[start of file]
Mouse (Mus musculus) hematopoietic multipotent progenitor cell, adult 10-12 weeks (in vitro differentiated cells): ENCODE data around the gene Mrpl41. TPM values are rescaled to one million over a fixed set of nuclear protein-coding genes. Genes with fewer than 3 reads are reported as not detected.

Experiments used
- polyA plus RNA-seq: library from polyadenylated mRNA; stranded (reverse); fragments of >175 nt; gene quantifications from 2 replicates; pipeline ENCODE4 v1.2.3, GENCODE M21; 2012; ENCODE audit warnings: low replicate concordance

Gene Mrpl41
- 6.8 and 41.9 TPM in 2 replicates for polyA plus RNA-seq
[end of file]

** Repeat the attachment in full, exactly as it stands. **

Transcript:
Mouse (Mus musculus) hematopoietic multipotent progenitor cell, adult 10-12 weeks (in vitro differentiated cells): ENCODE data around the gene Mrpl41. TPM values are rescaled to one million over a fixed set of nuclear protein-coding genes. Genes with fewer than 3 reads are reported as not detected.

Experiments used
- polyA plus RNA-seq: library from polyadenylated mRNA; stranded (reverse); fragments of >175 nt; gene quantifications from 2 replicates; pipeline ENCODE4 v1.2.3, GENCODE M21; 2012; ENCODE audit warnings: low replicate concordance

Gene Mrpl41
- 6.8 and 41.9 TPM in 2 replicates for polyA plus RNA-seq